Weeks 8-9 – Education and Migration in La Fortuna
Settle into the base house in La Fortuna in the shadow of the impressive Arenal volcano. Get oriented to Costa Rican culture and customs, review your goals for the Costa Rica portion of the program, and explore the beautiful national park. Work with local educational institutions to understand the role that education plays in an economy reliant on the tourism industry. Support the work of organizations and communities working with Nicaraguan refugees and immigrants.
Week 10 – Sustainable Farming in Saipiriqui
Travel to the rural community of Saipiriqui and move into a homestay family with one of your Verto classmates. Rise early and head out onto the farm, getting your hands dirty in the soil while working alongside and organic farming co-operative. Learn first-hand about what it takes to get food from the field to the table while contributing to sustainable livelihoods.
Week 11 – Indigenous Community Stay
Head down to the southern corner of Limón province to spend a week living in an indigenous community. Learn about alternative approaches to land management rooted in traditional practices and ancestral knowledge. You’ll experience the rich culture of the BriBri people and examine the ways in which indigenous groups are seek to to grapple with creeping modernization on their own terms.
Week 12 – Urbanization in San Jose
Travel back to Costa Rica’s capital to experience city life. Work alongside organizations seeking to provide housing and social services to migrants and other marginalized groups in Costa Rica. Hear from local and international NGOs working on development policy and practice across the region to add context to the grassroots experiences elsewhere on the program. Take in San Jose’s museum and culture to deepen your understanding of Latin American history and politics, while hearing from guest lecturers at PEACE university seeking to offer an alternative vision for how education and development plays out in the region.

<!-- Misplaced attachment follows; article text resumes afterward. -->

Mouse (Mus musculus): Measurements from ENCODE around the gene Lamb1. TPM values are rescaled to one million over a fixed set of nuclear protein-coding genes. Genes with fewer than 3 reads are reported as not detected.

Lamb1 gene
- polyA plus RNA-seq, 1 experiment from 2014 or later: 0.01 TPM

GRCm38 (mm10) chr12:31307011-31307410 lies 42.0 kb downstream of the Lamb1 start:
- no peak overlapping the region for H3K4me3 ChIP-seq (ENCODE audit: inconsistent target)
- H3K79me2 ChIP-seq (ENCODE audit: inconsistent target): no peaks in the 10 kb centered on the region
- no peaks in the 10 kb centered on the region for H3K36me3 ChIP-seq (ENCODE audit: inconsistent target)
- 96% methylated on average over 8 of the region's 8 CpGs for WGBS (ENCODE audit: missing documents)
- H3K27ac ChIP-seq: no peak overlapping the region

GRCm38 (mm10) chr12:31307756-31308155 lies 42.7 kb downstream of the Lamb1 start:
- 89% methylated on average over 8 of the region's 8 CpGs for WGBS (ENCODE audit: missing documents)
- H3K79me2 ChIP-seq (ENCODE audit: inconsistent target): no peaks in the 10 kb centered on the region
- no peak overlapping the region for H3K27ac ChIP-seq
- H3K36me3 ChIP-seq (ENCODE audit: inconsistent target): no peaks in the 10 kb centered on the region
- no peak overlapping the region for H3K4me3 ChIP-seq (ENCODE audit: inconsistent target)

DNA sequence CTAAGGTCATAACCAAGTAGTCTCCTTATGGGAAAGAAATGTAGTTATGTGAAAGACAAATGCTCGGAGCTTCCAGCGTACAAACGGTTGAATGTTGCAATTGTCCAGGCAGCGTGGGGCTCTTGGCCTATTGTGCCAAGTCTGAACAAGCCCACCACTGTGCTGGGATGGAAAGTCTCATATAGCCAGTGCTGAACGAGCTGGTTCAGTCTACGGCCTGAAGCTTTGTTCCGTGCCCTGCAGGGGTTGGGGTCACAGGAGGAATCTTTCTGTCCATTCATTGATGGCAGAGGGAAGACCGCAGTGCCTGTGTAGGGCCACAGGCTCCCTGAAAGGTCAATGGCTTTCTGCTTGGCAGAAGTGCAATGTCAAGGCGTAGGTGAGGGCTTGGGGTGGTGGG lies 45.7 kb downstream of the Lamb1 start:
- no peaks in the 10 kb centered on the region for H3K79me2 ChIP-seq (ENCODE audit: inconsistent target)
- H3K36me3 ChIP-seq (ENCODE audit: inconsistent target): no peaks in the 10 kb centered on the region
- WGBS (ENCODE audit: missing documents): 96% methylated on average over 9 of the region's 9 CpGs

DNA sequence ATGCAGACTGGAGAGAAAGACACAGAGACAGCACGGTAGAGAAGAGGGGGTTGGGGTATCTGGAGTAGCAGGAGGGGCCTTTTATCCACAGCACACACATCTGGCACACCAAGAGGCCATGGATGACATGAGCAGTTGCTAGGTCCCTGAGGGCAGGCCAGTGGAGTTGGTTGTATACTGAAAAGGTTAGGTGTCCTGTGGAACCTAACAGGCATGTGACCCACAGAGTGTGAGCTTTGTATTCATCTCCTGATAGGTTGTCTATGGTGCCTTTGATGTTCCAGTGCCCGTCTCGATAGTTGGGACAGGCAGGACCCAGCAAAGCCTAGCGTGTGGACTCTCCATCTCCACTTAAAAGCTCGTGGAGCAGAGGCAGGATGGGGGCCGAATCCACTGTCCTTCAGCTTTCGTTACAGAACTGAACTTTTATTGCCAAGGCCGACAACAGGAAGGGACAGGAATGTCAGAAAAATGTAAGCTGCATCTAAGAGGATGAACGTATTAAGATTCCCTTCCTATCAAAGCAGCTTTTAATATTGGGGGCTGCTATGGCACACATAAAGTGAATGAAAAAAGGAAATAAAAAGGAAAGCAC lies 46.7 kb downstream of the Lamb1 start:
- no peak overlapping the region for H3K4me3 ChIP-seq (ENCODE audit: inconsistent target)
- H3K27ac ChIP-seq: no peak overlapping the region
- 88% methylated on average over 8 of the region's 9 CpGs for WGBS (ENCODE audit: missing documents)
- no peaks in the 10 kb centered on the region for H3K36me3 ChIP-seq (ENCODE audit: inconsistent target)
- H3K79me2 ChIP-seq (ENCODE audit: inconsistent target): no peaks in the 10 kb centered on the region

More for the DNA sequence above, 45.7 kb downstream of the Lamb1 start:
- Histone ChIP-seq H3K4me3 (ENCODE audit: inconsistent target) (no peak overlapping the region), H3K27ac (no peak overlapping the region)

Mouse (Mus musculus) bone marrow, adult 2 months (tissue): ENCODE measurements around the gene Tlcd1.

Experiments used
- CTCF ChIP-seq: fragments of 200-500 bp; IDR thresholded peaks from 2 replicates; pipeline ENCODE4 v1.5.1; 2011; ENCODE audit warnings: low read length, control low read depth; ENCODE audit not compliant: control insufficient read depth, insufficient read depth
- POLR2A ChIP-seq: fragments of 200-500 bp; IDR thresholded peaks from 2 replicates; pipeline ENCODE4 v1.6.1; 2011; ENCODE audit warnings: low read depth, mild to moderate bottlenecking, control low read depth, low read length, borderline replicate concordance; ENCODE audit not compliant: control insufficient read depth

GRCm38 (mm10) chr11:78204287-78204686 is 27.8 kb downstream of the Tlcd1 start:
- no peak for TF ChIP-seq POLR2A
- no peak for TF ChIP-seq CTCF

Week 13 – Capstone Retreat on the Pacific Coast
For the final week, travel to the Pacific coast to work on your Capstone project in the culmination of your experience abroad. Live with your group in a beachside lodge and reflect on your semester, pulling together the most influential moments and experiences into your final Capstone project. Celebrate everything you’ve done this semester as a group, and participate in workshops facilitated by your Program Leaders to help get ready for the transition back home and onto campus.
Get Ready to Tell Some Stories
Semester-long Academic Focus
In addition to the two country-specific courses offered in this semester, students will also complete two additional courses that span the full semester :
Rhetoric and Composition for the College Writer
This course is designed to strengthen students’ writing mechanics and prepare students for the demands of academic writing.
This course has been designed to develop writing and rhetoric skills by leveraging core content explored through other Verto courses and immersive fieldwork. Students use essential questions for other courses taken during the semester to contextualize the importance of strong academic writing, develop strong academic prose, and explore the relationship between language and rhetoric.
Identity, Politics, and Equity
This course challenges students to critically analyze how identity — as defined by others and oneself — shapes culture, politics, and the distribution of power.
Drawing from media, texts, and intercultural experiences within homestays and fieldwork, students reflect on the dynamic roles of ethnicity, gender, nationality, and socio-economic status in shaping relationships within communities. Students leave the course with critical understanding and inquiry tools to serve in creating greater equity in relationships ranging from the interpersonal to those between nations.
CORE SEMESTER ABROAD PROGRAM COMPONENTS
In afternoons, students participate in seminars that are related to the topic that they’re working on in the morning. For example, if students are working on farms in the morning, they are doing readings, watching movies and having discussion related to their field work in the afternoons.
Mentorship & Support
Each student is assigned a Program Leader as a mentor who helps student set goals for the program and meets with the student regularly to provide feedback and support around the challenges associated with being abroad. There are significantly more support and investment in the student-staff relationship than your typical freshmen student who may have an RA and then office hours for professors.
While Program Leaders provide holistic support for the students, they are not with them at all times. There are built-in opportunities in the program for students to learn and grow together as a group with an emphasis on peer relationships and teamwork.
Students live in pairs with host families in each country to give them insight into a different culture and a different way of living. Students spend the mornings working with local professionals and experts who are engaged in working to address local issues. Hands-on experience and getting outside of the classroom is essential to reigniting a passion for learning.